January 14, 2019 | Posted by Victoria in Audiobook Reviews, Book Reviews | 2 Comments

Genres: Non-fiction
Publication Date: September 4, 2018 by Simon & Schuster Audio
Format: Audiobook
Narrator: Lindsey Stanberry, Candace Thaxton, Gibson Frazier
Length: 8:09
Goodreads | Amazon | Barnes & Noble
4 Stars
Source: Publicist

Understanding your money isn't a once-a-year (or once-a-lifetime) project, but something that's easier to manage when you tackle it every day, and Refinery29 Money Diaries is the perfect step-by-step guide to all things personal finance-from managing college loans to saving for a house, asking for a raise, and much more!

The first step to getting your financial life in order is tracking what you spend. Refinery29's hugely popular franchise Money Diaries offers readers an up-close-and-personal look at the financial lives of millennial women from all around the country who share every detail of their spending over seven days-even the purchases they hide from partners and friends. And now, the series creator is taking the franchise offline for the very first time with the ultimate financial resource for these young women: Refinery29 Money Diaries.

Interwoven among 52 brand-new money diaries will be weekly financial challenges to encourage you to take immediate action. Some will be simple (choose a money mantra), others more challenging (learn how to rollover your 401(k)). Some weeks might have seasonal advice (for example, how to prepare your taxes or how to save for the holidays). Every challenge will keep you engaged, while helping you to be more confident about managing your money. This is about so much more than money, it's about taking control of your future.

I received this book for free in exchange for an honest review. This does not affect my opinion of the book or the content of my review.

Money Diaries began on Refinery 29 as a way for women to talk about their finances openly, since money is something we are typically taught to keep a secret. On the site people complete money diaries where they chronicle their week and how much money they typically spend. This book grew from that, and not only shares money diary entries, but gives the reader tips and challenges throughout.

I listened to the audiobook, but bought a physical book to read along with because it made it easier to understand. Just listening to the audiobook is totally doable, but having a physical book helps because there are so many tips and side notes thrown in and it’s easier to follow along when you can see them.

This was a very enjoyable book for me because I was able to learn more about money and how to adult, but it was presented in a simple way that was easy to understand. Before this book, I didn’t have much knowledge on issues such as retirement and investing, but this book taught me about it in a manageable way that didn’t overwhelm me.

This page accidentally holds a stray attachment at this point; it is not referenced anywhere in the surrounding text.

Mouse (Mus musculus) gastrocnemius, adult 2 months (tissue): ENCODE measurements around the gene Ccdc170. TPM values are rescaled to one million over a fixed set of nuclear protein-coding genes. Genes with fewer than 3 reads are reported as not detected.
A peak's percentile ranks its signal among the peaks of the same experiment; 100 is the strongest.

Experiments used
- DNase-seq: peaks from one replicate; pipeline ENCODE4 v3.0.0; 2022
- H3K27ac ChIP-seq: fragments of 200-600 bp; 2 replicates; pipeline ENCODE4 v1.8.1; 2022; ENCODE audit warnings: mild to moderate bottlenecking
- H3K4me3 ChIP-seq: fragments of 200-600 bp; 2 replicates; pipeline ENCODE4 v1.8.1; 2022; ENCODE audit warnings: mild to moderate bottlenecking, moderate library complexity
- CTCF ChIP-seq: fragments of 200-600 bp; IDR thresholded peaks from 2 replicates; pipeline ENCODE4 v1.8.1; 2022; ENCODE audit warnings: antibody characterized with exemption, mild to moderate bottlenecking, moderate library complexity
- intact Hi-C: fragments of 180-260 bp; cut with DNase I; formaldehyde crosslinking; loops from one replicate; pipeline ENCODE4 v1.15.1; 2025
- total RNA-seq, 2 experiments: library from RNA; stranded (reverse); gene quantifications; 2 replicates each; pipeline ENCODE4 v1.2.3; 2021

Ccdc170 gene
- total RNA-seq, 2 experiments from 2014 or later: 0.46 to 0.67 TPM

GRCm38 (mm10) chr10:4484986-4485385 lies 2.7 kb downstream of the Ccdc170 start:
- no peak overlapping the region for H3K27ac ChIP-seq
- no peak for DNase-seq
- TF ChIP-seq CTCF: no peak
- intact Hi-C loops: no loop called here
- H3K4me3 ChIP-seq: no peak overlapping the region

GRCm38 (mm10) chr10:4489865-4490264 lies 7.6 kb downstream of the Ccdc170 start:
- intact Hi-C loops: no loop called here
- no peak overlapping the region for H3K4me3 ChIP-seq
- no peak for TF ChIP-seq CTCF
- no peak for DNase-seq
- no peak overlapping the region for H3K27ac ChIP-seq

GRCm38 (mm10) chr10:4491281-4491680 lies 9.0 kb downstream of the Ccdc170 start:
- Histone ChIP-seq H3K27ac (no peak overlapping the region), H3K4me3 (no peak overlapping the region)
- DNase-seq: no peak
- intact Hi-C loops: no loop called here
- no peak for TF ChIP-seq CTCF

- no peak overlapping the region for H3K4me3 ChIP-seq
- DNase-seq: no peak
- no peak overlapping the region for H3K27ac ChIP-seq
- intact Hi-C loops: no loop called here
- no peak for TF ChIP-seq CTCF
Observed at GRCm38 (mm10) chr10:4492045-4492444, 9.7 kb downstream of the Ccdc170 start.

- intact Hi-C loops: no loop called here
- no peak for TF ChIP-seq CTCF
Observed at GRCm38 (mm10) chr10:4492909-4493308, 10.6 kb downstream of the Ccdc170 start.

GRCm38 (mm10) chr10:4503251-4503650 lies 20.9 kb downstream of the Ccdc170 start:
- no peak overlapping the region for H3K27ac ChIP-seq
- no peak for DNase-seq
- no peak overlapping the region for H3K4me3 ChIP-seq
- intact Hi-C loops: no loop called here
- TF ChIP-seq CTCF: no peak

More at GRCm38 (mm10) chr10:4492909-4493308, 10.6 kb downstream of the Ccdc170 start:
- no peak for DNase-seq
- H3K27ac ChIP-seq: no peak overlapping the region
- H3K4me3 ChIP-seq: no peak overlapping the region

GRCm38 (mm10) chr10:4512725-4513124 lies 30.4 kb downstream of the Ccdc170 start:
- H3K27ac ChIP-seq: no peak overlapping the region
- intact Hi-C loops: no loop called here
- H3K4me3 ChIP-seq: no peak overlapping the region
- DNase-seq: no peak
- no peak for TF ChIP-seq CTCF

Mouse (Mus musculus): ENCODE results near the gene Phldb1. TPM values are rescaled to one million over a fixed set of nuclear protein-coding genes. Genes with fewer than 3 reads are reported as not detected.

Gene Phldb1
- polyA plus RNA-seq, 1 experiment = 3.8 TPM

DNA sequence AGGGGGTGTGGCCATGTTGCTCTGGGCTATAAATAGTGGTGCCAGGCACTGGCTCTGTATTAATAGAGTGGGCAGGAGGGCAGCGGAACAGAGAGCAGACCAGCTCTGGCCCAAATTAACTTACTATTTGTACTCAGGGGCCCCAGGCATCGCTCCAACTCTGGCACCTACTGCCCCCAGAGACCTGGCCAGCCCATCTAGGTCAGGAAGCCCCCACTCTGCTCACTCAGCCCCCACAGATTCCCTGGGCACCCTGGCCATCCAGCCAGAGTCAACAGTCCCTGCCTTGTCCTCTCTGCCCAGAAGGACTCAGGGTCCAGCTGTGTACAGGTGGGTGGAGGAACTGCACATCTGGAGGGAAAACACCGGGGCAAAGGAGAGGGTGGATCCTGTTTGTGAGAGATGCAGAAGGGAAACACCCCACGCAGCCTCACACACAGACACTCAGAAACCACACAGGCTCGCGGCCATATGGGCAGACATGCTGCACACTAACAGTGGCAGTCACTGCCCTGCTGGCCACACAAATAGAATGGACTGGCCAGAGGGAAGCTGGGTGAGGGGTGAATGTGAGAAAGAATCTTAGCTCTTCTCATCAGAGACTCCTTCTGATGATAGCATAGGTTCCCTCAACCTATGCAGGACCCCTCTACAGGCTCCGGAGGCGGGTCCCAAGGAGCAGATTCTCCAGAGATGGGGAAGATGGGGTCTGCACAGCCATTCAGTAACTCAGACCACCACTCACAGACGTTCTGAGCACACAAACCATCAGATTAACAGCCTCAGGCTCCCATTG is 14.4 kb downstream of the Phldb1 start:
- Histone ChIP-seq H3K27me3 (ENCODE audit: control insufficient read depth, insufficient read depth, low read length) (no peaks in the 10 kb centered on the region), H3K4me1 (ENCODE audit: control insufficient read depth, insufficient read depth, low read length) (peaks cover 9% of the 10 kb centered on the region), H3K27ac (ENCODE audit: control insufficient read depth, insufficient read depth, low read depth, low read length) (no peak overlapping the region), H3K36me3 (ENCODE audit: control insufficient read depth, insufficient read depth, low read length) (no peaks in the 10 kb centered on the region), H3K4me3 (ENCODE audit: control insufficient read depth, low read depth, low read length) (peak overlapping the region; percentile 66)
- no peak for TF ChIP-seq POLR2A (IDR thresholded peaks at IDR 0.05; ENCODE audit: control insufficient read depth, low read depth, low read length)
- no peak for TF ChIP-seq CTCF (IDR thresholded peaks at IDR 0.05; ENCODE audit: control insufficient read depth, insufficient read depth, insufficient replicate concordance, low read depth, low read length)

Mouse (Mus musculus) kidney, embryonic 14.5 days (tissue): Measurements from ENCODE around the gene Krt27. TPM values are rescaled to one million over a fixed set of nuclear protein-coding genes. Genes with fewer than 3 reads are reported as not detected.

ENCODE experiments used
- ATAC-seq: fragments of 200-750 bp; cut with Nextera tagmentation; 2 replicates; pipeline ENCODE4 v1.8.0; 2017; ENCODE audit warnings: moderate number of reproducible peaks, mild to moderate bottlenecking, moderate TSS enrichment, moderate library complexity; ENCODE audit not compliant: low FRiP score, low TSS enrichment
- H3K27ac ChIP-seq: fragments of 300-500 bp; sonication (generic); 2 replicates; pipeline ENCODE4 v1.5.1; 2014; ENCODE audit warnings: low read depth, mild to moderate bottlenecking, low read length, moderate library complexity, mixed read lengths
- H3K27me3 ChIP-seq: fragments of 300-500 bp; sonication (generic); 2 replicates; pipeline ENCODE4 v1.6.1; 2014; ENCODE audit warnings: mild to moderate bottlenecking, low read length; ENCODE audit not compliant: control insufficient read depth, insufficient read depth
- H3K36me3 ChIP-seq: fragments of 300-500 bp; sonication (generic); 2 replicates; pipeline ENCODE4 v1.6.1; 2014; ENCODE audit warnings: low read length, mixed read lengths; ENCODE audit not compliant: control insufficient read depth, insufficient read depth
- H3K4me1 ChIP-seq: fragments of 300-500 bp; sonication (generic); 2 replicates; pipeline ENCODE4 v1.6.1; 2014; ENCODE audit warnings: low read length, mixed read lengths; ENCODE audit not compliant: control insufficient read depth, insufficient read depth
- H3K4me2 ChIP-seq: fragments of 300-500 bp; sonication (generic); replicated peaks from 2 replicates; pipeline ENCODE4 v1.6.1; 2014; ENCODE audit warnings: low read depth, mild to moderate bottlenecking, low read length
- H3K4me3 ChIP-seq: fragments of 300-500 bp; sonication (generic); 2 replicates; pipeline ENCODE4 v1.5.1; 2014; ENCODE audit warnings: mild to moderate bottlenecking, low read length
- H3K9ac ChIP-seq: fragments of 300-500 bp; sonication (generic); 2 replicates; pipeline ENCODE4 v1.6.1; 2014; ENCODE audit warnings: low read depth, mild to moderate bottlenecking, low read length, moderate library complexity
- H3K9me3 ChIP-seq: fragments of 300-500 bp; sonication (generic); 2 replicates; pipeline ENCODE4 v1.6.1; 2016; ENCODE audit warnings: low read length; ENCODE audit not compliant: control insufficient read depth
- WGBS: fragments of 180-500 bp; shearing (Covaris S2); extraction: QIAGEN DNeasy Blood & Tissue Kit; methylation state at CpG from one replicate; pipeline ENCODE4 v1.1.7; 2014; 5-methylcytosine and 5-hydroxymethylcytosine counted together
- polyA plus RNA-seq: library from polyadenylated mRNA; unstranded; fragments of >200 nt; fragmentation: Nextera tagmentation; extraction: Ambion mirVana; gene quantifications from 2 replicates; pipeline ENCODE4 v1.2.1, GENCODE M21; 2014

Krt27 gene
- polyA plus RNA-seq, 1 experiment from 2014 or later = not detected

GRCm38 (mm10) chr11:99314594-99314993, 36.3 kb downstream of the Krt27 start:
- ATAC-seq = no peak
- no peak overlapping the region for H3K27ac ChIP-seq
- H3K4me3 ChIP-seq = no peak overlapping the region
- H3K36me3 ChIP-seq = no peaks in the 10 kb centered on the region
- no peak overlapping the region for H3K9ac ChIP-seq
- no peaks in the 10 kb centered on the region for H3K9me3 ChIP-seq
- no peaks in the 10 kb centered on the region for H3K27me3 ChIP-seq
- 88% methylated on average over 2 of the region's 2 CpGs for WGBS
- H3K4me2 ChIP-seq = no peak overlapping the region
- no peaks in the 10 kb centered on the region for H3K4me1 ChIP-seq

While reading/listening to the book, I loved the tips interspersed throughout. There were so many great tips and chapters such as how to ask for a raise and how to discuss money with your partner. I also enjoyed how the author made it clear there isn’t just one way to do things, and to find what works best for you.

I love how the book is geared towards women. Not only because it shares money diaries on how women spend throughout the week, but also gives tips such as how it might be necessary to think about fertility treatments when looking for insurance plans, something men don’t really have to think about, this is especially helpful since most books on finance are written by males for males.

This book had so many good tips, and I took a lot of notes for myself. Some of the information doesn’t apply to me yet, but I think it’s important that I have a basic understanding of it now, and know that it’s something I need to look into more in the future.

Money Diaries is definitely geared towards middle class women, so I don’t think all the information can help everyone. It does acknowledge this from time to time throughout the book, which I thought was great.

Overall I think this book is very informative, and such a good way to learn about money and money management.
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  1. Hmm, reading tips books always gets so dry to me… it’s like a really really really long finance blog post. Your review makes me hopeful for this one though.

    • I think this book is definitely different than other finance/tip books. I really enjoyed it because it was geared towards younger women so it wasn’t as dry as other books!

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